The role of propranolol as a radiosensitizer in gastric cancer treatment
Received 26 December 2017
Accepted for publication 24 February 2018
Published 28 March 2018 Volume 2018:12 Pages 639—645
Checked for plagiarism Yes
Review by Single anonymous peer review
Peer reviewer comments 2
Editor who approved publication: Dr Tuo Deng
Xinhua Liao, Prakash Chaudhary, Guanglin Qiu, Xiangming Che, Lin Fan
General Surgery Department, First Affiliated Hospital of Xi’an Jiaotong University, Xi’an, Shaanxi, China
Purpose: The National Comprehensive Cancer Network guidelines indicate that radiotherapy in gastric cancer shows limited effectiveness at reducing the growth of gastric cancer. Therefore, enhancing the sensitivity and effect of radiotherapy with propranolol, a β-adrenoceptor antagonist, could reduce tumor growth. The role of propranolol as a radiosensitizer has not been adequately studied; therefore, the purpose of the present study is to evaluate the effect of propranolol as a radiosensitizer against gastric cancer in vivo.
Methods: Sixty-four male nude mice bearing tumor xenografts were randomly divided into four groups. Cell culture was performed using the human gastric adenocarcinoma cell line SGC-7901. Mice with tumor xenografts were treated with propranolol, isoproterenol, and radiation. The data for tumor weight and volume were obtained for statistical analyses. Furthermore, the expression levels of COX-2, NF-κB, VEGF, and EGFR were examined using immunohistochemical techniques and Western blotting.
Results: The growth in the volume and weight of the tumor was lower in mouse models treated with propranolol and radiation therapy compared to the other groups. Decreased expression of NF-κB was also observed in treatment groups where both propranolol and radiation were used, leading to the reduction of COX-2, EGFR, and VEGF expression compared to that in the other groups.
Conclusion: The present study indicated that propranolol potentiates the antitumor effects of radiotherapy in gastric cancer by inhibiting NF-κB expression and its downstream genes: VEGF, EGFR, and COX-2.
Keywords: propranolol, radiosensitizer, gastric cancer, radiation therapy
The global incidence of gastric cancer is the fourth highest, and the mortality of gastric cancer is the second highest of all cancers. Although the incidence and mortality of gastric cancer has dramatically decreased in the US and elsewhere over the past several decades, it remains a major public health problem.1 Additionally, gastric cancer places a huge burden on society and individuals.2 Recurrent tumors are often experienced, despite precise curative surgical resection, because diagnoses are typically made after the cancer is already at an advanced stage. Therefore, new therapies for advanced or late-stage gastric cancer are needed. National Comprehensive Cancer Network (NCCN) guidelines suggest radiotherapy as an important treatment for gastric cancer, but this therapy shows strong radiation resistance and a high risk of recurrence.3 The sensitivity of gastric cancer to radiotherapy is limited; therefore, a drug that increases the sensitivity of radiotherapy to gastric cancer must be identified.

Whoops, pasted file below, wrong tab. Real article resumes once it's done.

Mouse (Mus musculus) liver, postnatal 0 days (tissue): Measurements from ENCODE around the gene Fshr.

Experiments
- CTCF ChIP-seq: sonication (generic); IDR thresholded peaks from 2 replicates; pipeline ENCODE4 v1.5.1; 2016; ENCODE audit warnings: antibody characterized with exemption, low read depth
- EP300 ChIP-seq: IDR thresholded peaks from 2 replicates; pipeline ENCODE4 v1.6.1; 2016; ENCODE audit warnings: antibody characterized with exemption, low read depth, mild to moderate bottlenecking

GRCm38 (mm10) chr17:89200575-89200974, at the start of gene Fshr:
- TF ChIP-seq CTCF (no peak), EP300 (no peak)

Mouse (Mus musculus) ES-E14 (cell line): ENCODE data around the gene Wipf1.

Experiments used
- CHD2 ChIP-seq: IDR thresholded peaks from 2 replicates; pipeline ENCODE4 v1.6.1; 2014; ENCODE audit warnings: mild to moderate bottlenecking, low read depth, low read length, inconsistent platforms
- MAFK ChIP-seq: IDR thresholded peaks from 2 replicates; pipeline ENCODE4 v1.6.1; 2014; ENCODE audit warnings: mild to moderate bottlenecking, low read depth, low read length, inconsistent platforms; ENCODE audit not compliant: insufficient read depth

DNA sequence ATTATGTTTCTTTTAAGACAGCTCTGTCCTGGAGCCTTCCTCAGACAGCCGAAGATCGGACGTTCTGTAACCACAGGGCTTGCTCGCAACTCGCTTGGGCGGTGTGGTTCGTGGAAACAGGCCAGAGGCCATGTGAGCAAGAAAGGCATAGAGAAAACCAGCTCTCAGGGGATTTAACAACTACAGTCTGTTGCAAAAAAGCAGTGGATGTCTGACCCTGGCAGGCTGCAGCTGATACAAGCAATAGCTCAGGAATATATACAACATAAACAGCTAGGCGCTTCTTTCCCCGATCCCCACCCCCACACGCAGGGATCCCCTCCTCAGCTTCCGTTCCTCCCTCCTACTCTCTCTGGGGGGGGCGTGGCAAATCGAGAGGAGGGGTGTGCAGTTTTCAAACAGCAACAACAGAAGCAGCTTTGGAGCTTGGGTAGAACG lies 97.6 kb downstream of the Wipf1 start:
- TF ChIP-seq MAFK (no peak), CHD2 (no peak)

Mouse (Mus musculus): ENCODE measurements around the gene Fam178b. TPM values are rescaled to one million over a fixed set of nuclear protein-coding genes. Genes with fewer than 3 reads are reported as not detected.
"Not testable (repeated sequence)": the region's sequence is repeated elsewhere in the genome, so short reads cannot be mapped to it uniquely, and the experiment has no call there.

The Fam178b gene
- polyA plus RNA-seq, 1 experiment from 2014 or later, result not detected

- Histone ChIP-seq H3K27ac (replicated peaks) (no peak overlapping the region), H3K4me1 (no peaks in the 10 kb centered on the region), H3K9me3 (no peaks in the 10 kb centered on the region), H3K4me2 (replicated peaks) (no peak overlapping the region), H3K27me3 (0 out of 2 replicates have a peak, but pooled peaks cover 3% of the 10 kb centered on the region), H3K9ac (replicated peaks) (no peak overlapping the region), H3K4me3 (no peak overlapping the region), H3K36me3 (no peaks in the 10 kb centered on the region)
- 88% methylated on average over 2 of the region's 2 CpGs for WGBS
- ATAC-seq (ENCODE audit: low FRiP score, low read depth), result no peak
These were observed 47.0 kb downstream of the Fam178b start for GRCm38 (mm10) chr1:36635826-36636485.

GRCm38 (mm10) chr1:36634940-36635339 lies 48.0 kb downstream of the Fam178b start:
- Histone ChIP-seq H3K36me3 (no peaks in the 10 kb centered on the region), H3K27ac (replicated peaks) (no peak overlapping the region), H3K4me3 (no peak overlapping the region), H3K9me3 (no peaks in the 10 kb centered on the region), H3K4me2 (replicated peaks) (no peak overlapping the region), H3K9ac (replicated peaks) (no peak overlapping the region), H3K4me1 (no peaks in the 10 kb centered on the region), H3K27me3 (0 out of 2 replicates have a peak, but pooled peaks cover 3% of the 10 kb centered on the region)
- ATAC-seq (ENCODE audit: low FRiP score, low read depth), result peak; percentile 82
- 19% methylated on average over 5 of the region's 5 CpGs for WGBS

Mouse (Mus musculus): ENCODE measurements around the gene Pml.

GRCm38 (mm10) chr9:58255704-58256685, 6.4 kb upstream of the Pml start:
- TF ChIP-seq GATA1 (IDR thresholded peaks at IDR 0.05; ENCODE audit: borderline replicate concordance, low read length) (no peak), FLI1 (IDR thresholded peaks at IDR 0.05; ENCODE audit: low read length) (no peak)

Propranolol is a non-selective beta-adrenergic receptor (β-AR) blocker that is primarily used for the treatment of cardiovascular diseases, such as premature atrial and ventricular beats, sinus and ventricular tachycardia, atrial fibrillation, etc. Propranolol can also be used as secondary prevention to reduce the mortality rate of myocardial infarction, as a first-line drug for hypertension. Although mainly used for cardiovascular conditions, propranolol is also used in other conditions. Propranolol can be used for the management of postmenopausal osteoporosis.4 Further, propranolol also plays a role in tumor therapy, showing antitumor activity in neuroblastoma.5 In a previous in vitro study, propranolol was demonstrated as a radiotherapy sensitizer for gastric cancer.6 However, additional detailed research is needed to test the radiosensitizing effect of propranolol.
A number of studies have shown that COX-2, VEGF, and EGFR are key factors that influence the radiation sensitivity of the tumor7–11 and are associated with cellular differentiation, proliferation, and angiogenesis. NF-κB is also sensitive to radiation therapy in many tumors. Many studies have shown that NF-κB-mediated signaling pathways are associated with radiation resistance and adverse clinical outcomes in many cancers.12,13 In the present study, we examined the role of the β-AR antagonist propranolol as a radiosensitizer in gastric cancer treatment in vivo. This treatment may inhibit NF-κB expression and reduce the effects of EGFR, VEGF, and COX-2, which in turn will suppress the proliferation of gastric cancer cells. The aim of the present study is to determine whether propranolol has a radiosensitizing effect in vivo and increases the effectiveness of radiotherapy in restricting the proliferation of gastric cancer cells, to confirm the potential signaling pathway of this compound. It has not yet been demonstrated that propranolol could be used as a radiosensitizer in vivo.
Materials and methods